UnNews:Georgia Revamps State Map
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|This article is part of UnNews||Every time you think, you weaken the nation —Moe Howard|
9 December 2006
“This is nothing new,” Governor Sonny Perdue said. “Maps have been revised for millennia, as political realities change. The map of the ancient world looked nothing like that of the world of the Middle Ages, nor did the Medieval world’s map look like any version of the modern world’s map. Things change. In Georgia, we recognize that.”
Among the communities that the governor has ordered eliminated from all future maps of the state are Poetry Tulip, which he said sounds “too faggoty for Georgia”; Due West; Po Biddy Crosswords, because the governor’s mother, 88-year old Mamie, thinks “biddy” is disrespectful to senior citizens; Cloudland (“too California” for the governor’s cousin Leroy); and Roosterville (“too redneck”).
Other communities that were annihilated by a stroke of the governor’s pen as he signed the executive order to destroy the towns are Dewy Rose (again, “too queer-sounding”); Hemp (“we don’t smoke marijuana in the Peach State”); Experiment; Retreat (“we didn’t lose the Civil War because we retreat”); and Boogerville (“for obvious reasons, it’s disgusting”).
Residents of the devastated communities were relocated at government (i. e. taxpayer) expense to such cities as Atlanta and Savannah, which, for the moment, at least, appear safe. Former President Jiminy ("Cricket") Carter’s hometown, Plains, was spared from the first round of destruction, but “it may go after he does,” Governor Purdue admitted. The town of Milledgeville has also been given a respite from the dynamite and bulldozers that are reshaping Georgia’s landscape and atlas, as it was the hometown of the acclaimed writer Flannery O’Connor. “As soon as she’s forgotten, we’ll probably wipe out Milledgeville, too,” the governor confessed. “The name is a tongue-twister, and it’s hard for Georgia’s cartographers to spell.”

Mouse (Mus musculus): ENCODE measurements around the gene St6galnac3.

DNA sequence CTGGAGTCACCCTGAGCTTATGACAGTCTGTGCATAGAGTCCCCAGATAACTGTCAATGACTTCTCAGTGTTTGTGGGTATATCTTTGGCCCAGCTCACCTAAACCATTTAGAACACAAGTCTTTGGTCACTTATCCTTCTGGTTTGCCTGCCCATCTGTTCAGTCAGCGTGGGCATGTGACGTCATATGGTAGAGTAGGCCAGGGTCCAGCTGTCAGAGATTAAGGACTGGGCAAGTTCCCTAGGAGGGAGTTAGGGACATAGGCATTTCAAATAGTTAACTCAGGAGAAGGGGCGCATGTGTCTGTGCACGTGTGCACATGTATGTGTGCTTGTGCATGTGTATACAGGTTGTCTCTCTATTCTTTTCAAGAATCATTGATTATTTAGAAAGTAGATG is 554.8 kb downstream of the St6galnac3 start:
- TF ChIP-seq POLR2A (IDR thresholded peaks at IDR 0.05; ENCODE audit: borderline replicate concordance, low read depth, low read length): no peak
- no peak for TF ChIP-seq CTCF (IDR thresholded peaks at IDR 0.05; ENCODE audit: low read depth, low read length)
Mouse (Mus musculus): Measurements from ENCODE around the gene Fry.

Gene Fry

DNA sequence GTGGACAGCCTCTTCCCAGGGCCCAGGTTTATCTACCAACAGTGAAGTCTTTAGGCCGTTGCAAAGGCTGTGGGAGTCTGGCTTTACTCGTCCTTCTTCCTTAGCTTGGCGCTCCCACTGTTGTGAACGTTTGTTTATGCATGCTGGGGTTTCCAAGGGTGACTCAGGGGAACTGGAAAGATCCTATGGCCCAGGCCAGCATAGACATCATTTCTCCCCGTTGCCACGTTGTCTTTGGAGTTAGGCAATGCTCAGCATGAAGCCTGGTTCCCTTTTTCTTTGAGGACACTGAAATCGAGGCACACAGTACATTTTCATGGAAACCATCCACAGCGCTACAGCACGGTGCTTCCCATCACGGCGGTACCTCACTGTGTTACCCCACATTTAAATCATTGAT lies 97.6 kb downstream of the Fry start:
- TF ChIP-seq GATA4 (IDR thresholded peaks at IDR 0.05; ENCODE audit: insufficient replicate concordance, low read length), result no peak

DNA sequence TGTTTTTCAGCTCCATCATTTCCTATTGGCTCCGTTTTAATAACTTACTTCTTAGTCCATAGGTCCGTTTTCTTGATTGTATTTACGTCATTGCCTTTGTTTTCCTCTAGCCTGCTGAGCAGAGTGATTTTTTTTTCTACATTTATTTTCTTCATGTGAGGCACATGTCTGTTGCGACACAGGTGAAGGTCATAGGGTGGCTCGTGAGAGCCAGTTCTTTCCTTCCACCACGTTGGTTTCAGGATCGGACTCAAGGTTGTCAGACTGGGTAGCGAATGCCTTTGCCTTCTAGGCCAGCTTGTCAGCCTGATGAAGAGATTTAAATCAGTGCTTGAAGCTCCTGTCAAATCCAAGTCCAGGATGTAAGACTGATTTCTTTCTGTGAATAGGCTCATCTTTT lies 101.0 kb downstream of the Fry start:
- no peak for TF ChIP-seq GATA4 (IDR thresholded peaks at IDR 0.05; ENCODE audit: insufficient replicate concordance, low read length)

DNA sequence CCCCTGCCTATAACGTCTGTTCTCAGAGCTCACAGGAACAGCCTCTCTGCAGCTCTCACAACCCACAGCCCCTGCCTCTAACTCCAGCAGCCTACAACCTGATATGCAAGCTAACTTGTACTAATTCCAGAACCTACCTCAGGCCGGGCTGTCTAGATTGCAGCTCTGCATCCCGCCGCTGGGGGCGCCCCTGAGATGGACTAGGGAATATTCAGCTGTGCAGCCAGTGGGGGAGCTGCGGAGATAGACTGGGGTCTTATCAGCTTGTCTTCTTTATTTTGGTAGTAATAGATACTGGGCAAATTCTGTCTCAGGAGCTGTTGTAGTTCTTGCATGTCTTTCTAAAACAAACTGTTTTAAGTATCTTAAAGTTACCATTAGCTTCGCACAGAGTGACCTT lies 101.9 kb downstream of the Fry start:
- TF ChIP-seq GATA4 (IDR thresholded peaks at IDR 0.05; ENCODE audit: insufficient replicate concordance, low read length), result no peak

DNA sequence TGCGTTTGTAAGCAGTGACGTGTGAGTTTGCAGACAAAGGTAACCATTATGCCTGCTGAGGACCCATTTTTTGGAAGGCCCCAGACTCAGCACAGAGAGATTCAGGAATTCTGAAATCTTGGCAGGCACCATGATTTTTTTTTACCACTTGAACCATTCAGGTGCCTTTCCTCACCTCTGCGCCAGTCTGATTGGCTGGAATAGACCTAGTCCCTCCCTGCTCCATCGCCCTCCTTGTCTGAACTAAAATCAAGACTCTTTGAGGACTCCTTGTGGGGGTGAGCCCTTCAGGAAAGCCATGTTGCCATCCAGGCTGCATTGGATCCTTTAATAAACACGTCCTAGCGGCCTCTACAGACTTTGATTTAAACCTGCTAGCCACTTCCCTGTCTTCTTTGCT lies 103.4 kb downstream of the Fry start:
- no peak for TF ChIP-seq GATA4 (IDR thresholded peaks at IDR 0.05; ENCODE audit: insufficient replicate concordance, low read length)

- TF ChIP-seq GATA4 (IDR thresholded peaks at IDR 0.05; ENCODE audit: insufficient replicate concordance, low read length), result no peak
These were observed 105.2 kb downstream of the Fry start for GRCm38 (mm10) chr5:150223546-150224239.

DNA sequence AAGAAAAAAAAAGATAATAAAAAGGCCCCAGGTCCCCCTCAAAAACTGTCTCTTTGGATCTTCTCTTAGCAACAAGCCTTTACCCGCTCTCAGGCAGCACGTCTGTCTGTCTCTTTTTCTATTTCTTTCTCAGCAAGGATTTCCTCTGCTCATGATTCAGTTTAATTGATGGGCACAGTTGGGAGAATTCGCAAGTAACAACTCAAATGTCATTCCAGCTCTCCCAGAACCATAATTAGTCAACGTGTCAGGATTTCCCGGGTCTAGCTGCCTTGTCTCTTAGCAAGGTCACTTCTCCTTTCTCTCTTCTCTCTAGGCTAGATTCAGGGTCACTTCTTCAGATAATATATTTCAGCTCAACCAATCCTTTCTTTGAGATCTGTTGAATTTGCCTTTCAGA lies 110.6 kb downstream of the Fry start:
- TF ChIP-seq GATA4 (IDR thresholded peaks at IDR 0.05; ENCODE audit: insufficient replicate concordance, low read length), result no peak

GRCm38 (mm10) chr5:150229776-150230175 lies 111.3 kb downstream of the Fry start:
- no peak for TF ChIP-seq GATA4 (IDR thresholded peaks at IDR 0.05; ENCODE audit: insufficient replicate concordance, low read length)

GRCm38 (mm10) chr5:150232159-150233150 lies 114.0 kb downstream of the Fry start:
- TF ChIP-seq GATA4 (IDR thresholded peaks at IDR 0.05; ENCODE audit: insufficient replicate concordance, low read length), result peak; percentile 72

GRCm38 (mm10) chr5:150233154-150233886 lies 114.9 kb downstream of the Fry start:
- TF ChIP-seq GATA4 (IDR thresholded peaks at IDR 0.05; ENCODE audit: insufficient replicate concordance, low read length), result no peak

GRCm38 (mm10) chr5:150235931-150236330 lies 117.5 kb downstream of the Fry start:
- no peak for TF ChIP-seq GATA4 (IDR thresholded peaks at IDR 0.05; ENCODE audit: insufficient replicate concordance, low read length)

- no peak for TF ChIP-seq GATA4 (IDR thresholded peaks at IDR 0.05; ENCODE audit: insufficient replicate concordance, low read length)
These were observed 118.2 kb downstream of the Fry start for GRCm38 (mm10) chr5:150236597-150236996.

Rand McNally, “the company that mapped America,” refuses to delete the towns from its popular road atlases. “We intend to retain them as memorials to the men and women who once lived there,” the company’s president said, adding that he thinks Governor Purdue’s decision to raze the towns was “ludicrous.” However, the governor responded, “They just want to sell their remaining stock of road atlases before making the deletions.”
Because of complaints from many displaced and relocated citizens, most of whom are the governor’s constituents, Governor Purdue has agreed to reexamine his decision to obliterate more of Georgia’s communities. “For the sake of appearances, I’ll take another looky-see, but my mind is already made up.” If the governor’s resolve remains firm, such other communities as Sharp Top, Chattoogaville, and Willachoochee may be the next victims of what the governor’s critics are calling his “cartographic genocide program.”